$Service | Ft Name, Startmode
if ($Service.Startmode -eq "Manual" -Or $Service.Startmode -eq "Disabled") {
Set-Service $NameSrv -startuptype Automatic }
$Service = Get-WmiObject win32_service -filter "NAME = '$NameSrv' "
$Service | Ft Name, Startmode

Production script:

In real life you may want to strip the code down, and append a command to actually start the spooler service.

$Service = Get-WmiObject win32_service -filter "NAME = 'Spooler'"
if ($Service.Startmode -eq "Manual" -Or $Service.Startmode -eq "Disabled") {
Set-Service 'Spooler' -startuptype Automatic }
 Start-Service 'Spooler'

Note 5:  It’s always difficult to get the balance between example scripts that illustrate a point, and those that do useful work.

Guy Recommends:  Network Performance Monitor (FREE TRIAL)Review of Orion NPM v11.5

SolarWinds Network Performance Monitor (NPM) will help you discover what’s happening on your network.  This utility will also guide you through troubleshooting; the dashboard will indicate whether the root cause is a broken link, faulty equipment or resource overload.

What I like best is the way NPM suggests solutions to network problems.  Its also has the ability to monitor the health of individual VMware virtual machines.  If you are interested in troubleshooting, and creating network maps, then I recommend that you try NPM on a 30-day free trial.

SolarWinds Network Performance Monitor Download 30-day FREE Trial

Multiple PowerShell -Or Conditions

Once your flow control works with one -Or, it’s relatively simple to append more -Or conditions.  Just remember that you only need one set of (parenthesis brackets).

Example 4: PowerShell If -And Script

PowerShell’s -And follows the same logic and construction as -Or

The purpose of this script is merely to test different dates and compare them with today’s date, which is held by the variable $Calendar.

$Calendar = Get-Date
If ($Calendar.day -eq '24' -And $Calendar.Month -eq '12') {"Christmas Day"}
ElseIf ($Calendar.day -eq '4' -And  $Calendar.Month -eq '7') {"4th of July"}
Else {"Today is not Christmas or the 4th of July"}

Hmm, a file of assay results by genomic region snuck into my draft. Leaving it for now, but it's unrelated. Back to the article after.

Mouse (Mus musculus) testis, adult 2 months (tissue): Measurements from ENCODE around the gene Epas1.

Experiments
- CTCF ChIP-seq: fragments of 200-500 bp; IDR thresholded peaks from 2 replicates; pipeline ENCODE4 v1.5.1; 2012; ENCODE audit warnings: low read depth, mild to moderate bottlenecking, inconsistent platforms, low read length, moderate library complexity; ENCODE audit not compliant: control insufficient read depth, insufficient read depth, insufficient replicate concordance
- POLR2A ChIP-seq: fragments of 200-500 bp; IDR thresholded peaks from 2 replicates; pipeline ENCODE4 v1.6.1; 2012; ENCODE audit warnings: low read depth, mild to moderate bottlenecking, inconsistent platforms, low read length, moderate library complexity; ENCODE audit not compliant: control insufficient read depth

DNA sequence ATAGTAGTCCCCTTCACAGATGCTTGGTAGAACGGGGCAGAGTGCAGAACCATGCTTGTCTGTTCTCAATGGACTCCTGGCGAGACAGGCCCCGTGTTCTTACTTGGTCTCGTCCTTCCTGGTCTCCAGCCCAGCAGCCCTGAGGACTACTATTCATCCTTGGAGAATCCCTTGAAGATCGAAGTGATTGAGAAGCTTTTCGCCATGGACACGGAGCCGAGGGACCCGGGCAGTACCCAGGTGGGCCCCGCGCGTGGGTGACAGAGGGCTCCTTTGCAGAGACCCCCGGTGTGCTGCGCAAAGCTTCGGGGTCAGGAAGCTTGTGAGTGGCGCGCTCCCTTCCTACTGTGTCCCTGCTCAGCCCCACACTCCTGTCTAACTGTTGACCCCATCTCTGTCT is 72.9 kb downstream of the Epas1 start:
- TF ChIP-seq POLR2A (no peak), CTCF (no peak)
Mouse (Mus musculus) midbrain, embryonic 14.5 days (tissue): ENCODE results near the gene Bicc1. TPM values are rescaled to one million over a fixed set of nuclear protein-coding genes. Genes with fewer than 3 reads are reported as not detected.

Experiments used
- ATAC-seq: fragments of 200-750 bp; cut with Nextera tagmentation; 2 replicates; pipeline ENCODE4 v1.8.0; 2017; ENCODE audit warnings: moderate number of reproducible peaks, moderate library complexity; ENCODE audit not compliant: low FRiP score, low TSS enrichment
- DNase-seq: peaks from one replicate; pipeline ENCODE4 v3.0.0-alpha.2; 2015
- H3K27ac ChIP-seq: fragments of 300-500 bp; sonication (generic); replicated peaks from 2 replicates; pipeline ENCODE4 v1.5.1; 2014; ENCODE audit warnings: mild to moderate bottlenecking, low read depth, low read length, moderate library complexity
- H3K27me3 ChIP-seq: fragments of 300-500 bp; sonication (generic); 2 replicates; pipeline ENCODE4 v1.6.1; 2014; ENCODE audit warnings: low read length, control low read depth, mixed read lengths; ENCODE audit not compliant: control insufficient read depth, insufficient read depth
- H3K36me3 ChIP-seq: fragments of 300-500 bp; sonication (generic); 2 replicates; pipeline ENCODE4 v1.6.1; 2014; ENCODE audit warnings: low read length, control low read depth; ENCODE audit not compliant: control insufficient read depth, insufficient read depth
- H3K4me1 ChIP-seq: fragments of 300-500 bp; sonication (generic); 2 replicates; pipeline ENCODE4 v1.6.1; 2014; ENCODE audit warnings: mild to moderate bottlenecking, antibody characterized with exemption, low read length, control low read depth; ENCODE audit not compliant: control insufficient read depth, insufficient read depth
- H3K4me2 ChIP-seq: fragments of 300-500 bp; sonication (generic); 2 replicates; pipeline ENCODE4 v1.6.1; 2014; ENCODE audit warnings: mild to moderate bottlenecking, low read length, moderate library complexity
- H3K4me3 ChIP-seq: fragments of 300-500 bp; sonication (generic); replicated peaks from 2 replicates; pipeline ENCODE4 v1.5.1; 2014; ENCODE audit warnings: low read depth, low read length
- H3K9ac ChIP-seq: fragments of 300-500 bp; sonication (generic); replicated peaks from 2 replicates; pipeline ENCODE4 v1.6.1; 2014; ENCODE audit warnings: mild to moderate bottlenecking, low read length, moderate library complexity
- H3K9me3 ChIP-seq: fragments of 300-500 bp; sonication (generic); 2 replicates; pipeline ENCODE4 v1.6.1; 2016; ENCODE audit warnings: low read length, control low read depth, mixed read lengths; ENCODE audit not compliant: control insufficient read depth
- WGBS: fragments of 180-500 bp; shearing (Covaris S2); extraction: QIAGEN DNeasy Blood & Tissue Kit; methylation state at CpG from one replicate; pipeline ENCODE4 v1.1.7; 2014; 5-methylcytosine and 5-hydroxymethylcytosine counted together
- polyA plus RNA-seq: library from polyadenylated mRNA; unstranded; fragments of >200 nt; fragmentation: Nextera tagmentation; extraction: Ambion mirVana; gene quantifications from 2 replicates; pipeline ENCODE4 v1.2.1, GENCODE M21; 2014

Note 4:  Pay close attention to the (first parenthesis).  In particular find the two tests .day -eq ’24’, also .Month -eq ’12.  My first point is they are separated by -And.  My second point is there is only one set of (condition brackets).

Note 5:  I included a few ElseIfs and a final Else statement to give the script a little more context and to give you ideas for your scripts.

Example 5: PowerShell ElseIf

While the PowerShell -or solution is more elegant, you could employ ElseIf instead.

$NameSrv = 'Spooler'
$Service = Get-WmiObject win32_service -filter "NAME = '$NameSrv'"
if ($Service.Startmode -eq "Manual") {Set-Service $NameSrv -startuptype Automatic }
ElseIf ($Service.Startmode -eq "Disabled") {Set-Service $NameSrv -startuptype Automatic }
$Service = Get-WmiObject win32_service -filter "NAME = '$NameSrv' "
$Service | Ft Name, Startmode -auto

Researching PowerShell’s Else If Logic

For more information refer to PowerShell’s built-in About_IF file

Get-Help About_If

Get more help on PowerShell’s About_ files »

Summary of PowerShell’s If -Or Construction

Once you have mastered the basic If statement, you can extend its capabilities with If -Or.  This an alternative construction to ‘ElseIf’.  The secret of understanding PowerShell’s implementation of If -Or is to pay close attention to the brackets.  (test1 -or test2) then {braces for the script block}.

If you like this page then please share it with your friends

See more Windows PowerShell flow control examples

PowerShell Continue Statement  • PowerShell If Statement  • PowerShell ElseIf  • PowerShell Else

PowerShell Comparison Operators  • PowerShell If -And  • PowerShell If -Or   • PowerShell If -Not

Conditional Operators  • Where Filter  • PowerShell Real-life Techniques  • PowerShell Home

Please email me if you have a better example script. Also please report any factual mistakes, grammatical errors or broken links, I will be happy to correct the fault.